May 13, 2019 | Healthcare Risk, Quality, & Safety Guidance
The hospital bed is a ubiquitous device in most healthcare settings, and it can be seen as a centerpiece for medicine—almost all inpatient care revolves around the patient in the bed. According to the American Hospital Association, there are approximately 931,000 staffed hospital beds in the United States, based on data from a 2017 survey. Therefore, ensuring adequate maintenance and safety of hospital bed systems—defined by the U.S. Food and Drug Administration (FDA) Hospital Bed Safety Workgroup (HBSW) as "a bed frame, mattress, bed rails, as well as other accessories that are compatible with each other"—is an important part of patient care and requires careful planning.
The major safety issues associated with bed system technology comprise four general areas: improper or ineffective inspection and preventive maintenance (IPM), infection control, entrapment risks, and the misuse of bedrails or other accessories.
Because bed systems are used often and for a relatively long amount of time in healthcare facilities, all bed system components must be well maintained throughout the product life cycle. Various components may need more or less inspection and maintenance than the bed frame itself—for example, surfaces tend to be replaced much more frequently than bed frames because they are more often damaged or soiled beyond repair. Additionally, if proper care is not taken when evaluating and fitting new or modified bed components, risks to patients may be increased, including the risk of entrapment or falls. Finally, altering the bed system may take the bed out of its tested compliance, which may increase liability for the facility (Kramer-Jackman and Kramer).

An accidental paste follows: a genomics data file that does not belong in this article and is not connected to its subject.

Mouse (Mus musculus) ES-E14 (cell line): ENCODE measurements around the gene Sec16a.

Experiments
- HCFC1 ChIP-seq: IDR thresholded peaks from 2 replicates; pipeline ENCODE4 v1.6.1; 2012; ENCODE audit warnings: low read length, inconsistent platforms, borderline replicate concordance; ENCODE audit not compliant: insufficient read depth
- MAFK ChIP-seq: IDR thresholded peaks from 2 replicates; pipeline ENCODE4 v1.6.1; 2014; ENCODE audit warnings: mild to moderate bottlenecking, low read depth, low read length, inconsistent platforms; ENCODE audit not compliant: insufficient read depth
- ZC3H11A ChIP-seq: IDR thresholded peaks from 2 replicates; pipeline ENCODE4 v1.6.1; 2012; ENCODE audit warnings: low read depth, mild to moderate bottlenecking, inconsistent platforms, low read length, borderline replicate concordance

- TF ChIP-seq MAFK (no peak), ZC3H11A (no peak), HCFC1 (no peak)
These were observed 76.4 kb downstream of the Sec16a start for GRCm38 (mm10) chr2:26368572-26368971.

This article focuses primarily on risks associated with bed system technology—however, these risks are not the only ones associated with hospital beds.
Bed systems and surfaces can be vectors through which infectious materials can spread to patients. Wear and tear on certain components, such as the surface, can contribute to the risk of contamination because body fluids can penetrate holes, tears, or cuts that have appeared on beds during years of use. Such fluids can later leak out of the mattress when another patient is placed on the bed, posing a risk of infection (FDA "Covers"). In addition, the use of incompatible cleaning solutions to clean mattresses and covers may compromise the integrity of the surface.
The issue of fluid ingress and microbiological contamination in bed and stretcher support surfaces ranks as #2...